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Alzheimer’s disease consists of 3 distinct subtypes, according to UCLA study Alzheimer’s disease, long thought to be a single disease, really consists of three distinct subtypes, according to a UCLA study. The finding could lead to more highly targeted research and, eventually, new treatments for the debilitating neurological disorder, which robs people of their memories. The study further found that one of the three variations, the [...] The post Alzheimer’s disease consists of 3 distinct subtypes, according to UCLA study appeared first on PsyPost.
Association between energy drinks, traumatic brain injury in teens Teens who reported a traumatic brain injury in the past year were seven times more likely to have consumed at least five energy drinks in the past week than those without a history of TBI, according to a study.
Applying the Concept of Radical Acceptance to Self-Acceptance... I’m writing an article for Psych Central about practicing radical acceptance, a key component of dialectical behavior therapy (DBT), created by psychologist Marsha Linehan, Ph.D. Radical acceptance is about accepting … ...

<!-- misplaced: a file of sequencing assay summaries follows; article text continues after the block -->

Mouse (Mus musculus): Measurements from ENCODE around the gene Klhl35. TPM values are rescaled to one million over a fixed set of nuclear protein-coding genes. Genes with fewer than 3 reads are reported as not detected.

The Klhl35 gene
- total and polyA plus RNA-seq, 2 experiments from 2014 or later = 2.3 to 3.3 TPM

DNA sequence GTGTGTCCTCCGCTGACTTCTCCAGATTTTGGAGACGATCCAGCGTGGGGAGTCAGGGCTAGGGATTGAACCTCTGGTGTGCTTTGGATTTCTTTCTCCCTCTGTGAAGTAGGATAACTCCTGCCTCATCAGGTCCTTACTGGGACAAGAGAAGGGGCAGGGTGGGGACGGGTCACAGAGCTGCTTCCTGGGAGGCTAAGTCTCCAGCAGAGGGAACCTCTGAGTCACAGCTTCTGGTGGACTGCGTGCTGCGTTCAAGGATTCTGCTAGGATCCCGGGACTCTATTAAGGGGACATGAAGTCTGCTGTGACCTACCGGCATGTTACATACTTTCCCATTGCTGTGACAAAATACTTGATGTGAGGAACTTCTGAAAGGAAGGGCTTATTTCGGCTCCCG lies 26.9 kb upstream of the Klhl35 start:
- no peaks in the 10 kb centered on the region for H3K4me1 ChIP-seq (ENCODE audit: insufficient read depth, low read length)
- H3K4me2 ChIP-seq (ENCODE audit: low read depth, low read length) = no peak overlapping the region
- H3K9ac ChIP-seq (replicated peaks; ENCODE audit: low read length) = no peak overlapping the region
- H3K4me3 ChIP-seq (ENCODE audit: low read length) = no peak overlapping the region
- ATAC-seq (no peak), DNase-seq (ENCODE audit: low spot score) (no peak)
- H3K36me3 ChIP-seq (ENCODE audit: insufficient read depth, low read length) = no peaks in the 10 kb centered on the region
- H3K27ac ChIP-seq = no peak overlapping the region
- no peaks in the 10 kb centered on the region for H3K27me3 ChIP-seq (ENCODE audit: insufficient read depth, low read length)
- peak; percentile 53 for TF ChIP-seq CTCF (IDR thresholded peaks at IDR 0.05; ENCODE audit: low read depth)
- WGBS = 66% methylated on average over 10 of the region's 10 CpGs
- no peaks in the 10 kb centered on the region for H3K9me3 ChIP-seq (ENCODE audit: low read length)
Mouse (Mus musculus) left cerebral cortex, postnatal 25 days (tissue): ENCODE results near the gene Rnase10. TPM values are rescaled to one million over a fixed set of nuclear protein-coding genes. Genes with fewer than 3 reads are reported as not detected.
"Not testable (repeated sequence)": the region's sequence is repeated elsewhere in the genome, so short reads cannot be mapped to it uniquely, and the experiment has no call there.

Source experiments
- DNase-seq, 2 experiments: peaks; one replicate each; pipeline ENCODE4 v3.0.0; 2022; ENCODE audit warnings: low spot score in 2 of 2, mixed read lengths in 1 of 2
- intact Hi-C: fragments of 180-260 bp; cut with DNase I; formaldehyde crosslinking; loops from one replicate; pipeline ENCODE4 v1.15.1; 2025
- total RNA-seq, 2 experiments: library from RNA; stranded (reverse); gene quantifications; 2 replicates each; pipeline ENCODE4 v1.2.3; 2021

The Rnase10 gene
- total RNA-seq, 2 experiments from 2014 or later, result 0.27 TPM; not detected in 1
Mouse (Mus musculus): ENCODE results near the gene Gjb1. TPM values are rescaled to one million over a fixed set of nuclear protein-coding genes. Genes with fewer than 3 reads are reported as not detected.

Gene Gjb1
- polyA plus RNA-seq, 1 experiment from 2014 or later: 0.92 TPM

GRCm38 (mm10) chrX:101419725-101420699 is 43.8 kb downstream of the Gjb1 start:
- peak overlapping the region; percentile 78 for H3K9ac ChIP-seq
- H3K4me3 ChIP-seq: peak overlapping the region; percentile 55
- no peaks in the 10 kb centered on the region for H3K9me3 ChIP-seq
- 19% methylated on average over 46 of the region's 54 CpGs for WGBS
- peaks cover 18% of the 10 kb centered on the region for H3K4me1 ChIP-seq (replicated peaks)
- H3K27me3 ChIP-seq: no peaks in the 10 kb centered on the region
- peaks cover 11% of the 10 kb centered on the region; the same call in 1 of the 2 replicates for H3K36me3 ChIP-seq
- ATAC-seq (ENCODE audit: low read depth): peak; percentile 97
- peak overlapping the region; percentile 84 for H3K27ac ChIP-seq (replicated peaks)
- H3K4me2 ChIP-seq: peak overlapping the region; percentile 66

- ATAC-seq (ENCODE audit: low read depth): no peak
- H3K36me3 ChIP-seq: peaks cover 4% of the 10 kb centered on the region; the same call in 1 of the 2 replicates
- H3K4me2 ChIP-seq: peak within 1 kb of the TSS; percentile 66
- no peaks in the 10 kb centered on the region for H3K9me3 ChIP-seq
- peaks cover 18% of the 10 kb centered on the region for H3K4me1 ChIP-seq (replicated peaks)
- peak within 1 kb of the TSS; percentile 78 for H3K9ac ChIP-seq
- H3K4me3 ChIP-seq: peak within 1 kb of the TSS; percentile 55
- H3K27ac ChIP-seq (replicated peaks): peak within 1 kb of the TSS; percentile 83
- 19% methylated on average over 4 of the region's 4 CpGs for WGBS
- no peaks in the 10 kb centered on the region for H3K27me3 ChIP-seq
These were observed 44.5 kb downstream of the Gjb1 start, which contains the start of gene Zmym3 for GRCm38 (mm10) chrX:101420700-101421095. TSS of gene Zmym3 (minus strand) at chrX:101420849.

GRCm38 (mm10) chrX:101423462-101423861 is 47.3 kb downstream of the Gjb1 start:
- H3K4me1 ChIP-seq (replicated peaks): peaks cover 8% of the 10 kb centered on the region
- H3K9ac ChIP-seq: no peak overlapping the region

Stepparents – Back Away From the Ex! It may happen right away in the begin of your relationship with an innocent – “I should get to know the other parent” thought. Or it might be a bit … ...
Knowledge vs. Imagination in OCD Last month, researchers at the CIUSSS de l’Est-de-l’Île-de-Montréal offered some interesting new information — imagination may play a major role in the underlying processes of OCD. They found that people … ...
Bromance and Tribe Identity Women need to talk about relationships, while men would rather just live them.
How your brain decides blame and punishment, and how it can be changed Juries in criminal cases typically decide if someone is guilty, then a judge determines a suitable level of punishment. New research confirms that these two separate assessments of guilt and punishment -- though related -- are calculated in different parts of the brain. In fact, researchers have found that they can disrupt and change one decision without affecting the other.
Some evidence of link between stress, Alzheimer's disease discovered More evidence of a link between the brain's stress response and a protein related to Alzheimer's disease has been uncovered by a team of researchers. The research, conducted on a mouse model and in human cells, found that a stress-coping hormone released by the brain boosts the production of protein fragments.
New study reveals when cheaters are most likely to cheat Research that shows people are most likely to be dishonest for personal gain the closer they are to the end of something.
Spreading Coherence and Emotion Going back to the 1950s, social and cognitive psychologists noticed that people’s beliefs tend to become more coherent over time. For example, a couple buying a house might initially notice both the positive and negative elements of that house. If they decide they are not going to buy that house, they may start to focus on the negatives rather than the positives.